Hot on the heels of the latest outage over at RIM's North America NOC came news of Amazon's S3 cloud computing service experiencing some hiccups for several hours on Friday morning, February 15. The issue was apparently resolved by around noon (EST) on the same day.
A number of startups that use S3 were affected, such as the messaging service Twitter. In fact, The New York Times, which uses S3 to store and deliver articles from its historical archives, experienced some downtime in sections of that service. So far, over 330,000 developers have registered to use Amazon Web Services.
The official word from Amazon, from the New York Times:
“For one of our services, the Amazon Simple Storage Service, one of our three geographic locations was unreachable for approximately two hours and was back to operating at over 99% of normal performance before 7 a.m. pacific standard time. We’ve been operating this service for two years and we’re proud of our uptime track record. Any amount of downtime is unacceptable and we won’t be satisfied until it’s perfect. We’ve been communicating with our customers all morning via our support forums and will be providing additional information as soon as we have it.”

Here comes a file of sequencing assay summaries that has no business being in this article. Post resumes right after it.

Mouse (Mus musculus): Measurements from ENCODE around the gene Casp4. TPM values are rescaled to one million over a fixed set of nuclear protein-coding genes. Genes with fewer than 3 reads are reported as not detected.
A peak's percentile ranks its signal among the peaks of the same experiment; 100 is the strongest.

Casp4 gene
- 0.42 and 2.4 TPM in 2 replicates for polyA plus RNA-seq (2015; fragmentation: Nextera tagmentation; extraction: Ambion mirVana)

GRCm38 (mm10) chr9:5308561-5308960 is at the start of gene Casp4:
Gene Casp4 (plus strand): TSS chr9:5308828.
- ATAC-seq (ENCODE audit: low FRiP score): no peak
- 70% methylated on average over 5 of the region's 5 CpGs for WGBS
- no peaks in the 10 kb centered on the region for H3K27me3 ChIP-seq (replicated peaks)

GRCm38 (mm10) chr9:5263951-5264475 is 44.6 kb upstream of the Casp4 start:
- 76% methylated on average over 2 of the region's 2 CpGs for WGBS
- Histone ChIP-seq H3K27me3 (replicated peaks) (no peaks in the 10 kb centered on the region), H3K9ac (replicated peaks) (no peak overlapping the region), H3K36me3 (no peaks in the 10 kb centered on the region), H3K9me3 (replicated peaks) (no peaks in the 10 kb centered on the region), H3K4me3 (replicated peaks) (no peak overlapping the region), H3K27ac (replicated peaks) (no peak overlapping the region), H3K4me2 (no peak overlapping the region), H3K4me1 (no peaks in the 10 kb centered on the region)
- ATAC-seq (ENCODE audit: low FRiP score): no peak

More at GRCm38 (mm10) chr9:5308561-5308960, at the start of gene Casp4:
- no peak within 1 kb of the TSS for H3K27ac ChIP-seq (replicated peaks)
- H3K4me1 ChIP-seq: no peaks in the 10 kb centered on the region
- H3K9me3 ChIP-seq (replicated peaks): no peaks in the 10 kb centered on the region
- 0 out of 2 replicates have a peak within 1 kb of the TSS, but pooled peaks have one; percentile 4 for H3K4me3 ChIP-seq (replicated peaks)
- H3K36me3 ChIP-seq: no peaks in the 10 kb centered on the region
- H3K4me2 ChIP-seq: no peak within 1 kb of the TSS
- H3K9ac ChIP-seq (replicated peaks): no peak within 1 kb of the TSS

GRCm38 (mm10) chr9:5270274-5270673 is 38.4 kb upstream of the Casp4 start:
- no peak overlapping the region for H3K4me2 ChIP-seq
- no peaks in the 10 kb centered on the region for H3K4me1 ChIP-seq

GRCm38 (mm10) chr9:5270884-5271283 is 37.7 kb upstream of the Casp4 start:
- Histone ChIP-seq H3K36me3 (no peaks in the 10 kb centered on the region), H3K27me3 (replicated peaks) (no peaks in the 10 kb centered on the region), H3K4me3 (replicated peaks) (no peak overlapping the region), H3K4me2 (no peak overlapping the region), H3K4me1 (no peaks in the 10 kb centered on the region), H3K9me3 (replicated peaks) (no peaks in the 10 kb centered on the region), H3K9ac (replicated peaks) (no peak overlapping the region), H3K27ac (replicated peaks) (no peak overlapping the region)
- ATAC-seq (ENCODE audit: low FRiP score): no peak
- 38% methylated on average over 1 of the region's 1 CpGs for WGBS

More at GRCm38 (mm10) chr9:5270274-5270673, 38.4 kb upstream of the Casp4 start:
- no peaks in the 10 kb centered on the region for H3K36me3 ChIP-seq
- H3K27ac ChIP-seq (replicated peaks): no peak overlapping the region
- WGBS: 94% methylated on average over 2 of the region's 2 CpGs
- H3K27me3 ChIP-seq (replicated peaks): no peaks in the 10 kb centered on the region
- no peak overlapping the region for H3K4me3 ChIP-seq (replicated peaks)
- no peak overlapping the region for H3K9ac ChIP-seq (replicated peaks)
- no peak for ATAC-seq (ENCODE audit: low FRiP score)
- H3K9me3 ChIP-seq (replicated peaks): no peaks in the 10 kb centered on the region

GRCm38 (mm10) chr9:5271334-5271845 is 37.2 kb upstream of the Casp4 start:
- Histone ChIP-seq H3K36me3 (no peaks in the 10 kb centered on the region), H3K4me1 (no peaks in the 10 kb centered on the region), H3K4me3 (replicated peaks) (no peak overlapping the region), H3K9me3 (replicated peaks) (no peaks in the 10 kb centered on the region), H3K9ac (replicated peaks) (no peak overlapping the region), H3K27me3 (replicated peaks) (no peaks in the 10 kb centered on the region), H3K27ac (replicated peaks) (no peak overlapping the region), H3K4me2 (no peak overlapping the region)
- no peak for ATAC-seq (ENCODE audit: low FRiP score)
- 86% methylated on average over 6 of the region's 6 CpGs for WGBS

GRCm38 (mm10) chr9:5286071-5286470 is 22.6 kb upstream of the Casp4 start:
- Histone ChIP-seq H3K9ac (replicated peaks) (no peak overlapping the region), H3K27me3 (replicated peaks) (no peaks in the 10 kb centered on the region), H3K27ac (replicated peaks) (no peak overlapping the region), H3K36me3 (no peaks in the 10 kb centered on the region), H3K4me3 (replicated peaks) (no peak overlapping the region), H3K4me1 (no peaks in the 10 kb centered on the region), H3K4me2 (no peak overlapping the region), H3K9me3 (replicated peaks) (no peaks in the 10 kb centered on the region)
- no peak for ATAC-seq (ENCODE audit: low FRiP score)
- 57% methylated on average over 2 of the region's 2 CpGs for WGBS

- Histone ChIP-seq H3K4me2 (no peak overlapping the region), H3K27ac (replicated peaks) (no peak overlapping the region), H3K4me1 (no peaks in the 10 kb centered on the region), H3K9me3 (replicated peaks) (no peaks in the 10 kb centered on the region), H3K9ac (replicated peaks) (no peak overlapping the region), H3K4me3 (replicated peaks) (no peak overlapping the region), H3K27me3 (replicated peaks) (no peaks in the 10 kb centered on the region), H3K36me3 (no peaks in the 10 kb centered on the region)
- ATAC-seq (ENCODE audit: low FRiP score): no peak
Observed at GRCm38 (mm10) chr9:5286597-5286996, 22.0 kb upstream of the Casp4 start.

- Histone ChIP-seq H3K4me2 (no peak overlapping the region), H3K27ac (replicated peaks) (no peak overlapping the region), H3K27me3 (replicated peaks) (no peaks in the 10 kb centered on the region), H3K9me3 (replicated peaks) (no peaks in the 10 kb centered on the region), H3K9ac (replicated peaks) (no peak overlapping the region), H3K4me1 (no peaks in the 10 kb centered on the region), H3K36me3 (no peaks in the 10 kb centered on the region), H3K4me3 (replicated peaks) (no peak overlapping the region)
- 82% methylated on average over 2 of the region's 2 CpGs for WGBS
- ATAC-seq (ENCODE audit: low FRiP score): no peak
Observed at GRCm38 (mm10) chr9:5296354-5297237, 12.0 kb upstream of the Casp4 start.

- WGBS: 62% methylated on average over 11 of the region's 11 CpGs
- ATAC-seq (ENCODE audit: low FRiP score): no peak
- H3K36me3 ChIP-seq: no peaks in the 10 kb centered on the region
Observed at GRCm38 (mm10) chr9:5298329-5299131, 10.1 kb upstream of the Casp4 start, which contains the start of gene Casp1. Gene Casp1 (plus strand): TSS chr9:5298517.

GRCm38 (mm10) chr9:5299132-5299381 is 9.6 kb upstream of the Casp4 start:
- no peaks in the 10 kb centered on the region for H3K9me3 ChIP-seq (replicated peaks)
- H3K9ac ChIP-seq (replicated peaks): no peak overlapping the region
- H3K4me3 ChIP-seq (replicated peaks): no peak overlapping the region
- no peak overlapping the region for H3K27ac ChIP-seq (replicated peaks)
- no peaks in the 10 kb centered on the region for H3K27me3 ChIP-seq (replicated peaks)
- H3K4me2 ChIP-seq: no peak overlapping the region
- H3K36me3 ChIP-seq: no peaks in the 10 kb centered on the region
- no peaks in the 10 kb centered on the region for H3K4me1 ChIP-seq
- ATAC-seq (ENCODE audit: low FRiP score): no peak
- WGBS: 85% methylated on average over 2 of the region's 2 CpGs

Amazon's Simple Storage Service is two years old, and it is one of several "cloud computing" offerings from Amazon.
Many irate users can be found in Amazon's Web developer forum grousing over the downtime.
However, not everyone is critical. The Register reported on a poster who wrote, "This is the first outage I have experienced since I joined the service nearly a year ago. Yes it sucks, yes I hope they get it fixed very soon... but, the sky is not in fact falling at the moment."
In his blog, Guardian's Jack Schofield probably summed up the sentiments of many when he wrote:
Amazon Web Services is nothing like that reliable: it seems it only aspires to 99.9% availability, which would have been unacceptable in an antique mainframe, let alone a specialised fault-tolerant server. If people really want "five nines" availability, they'll have to pay for it, and at the moment it doesn't come at anything like Amazon's prices.
Still, there is no doubt that confidence is definitely shaken all around. Would you still consider making use of Amazon's S3 or similar hosted computing offerings?
Paul Mah is a writer and blogger who lives in Singapore, where he has worked for a number of years in various capacities within the IT industry. Paul enjoys tinkering with tech gadgets, smartphones, and networking devices.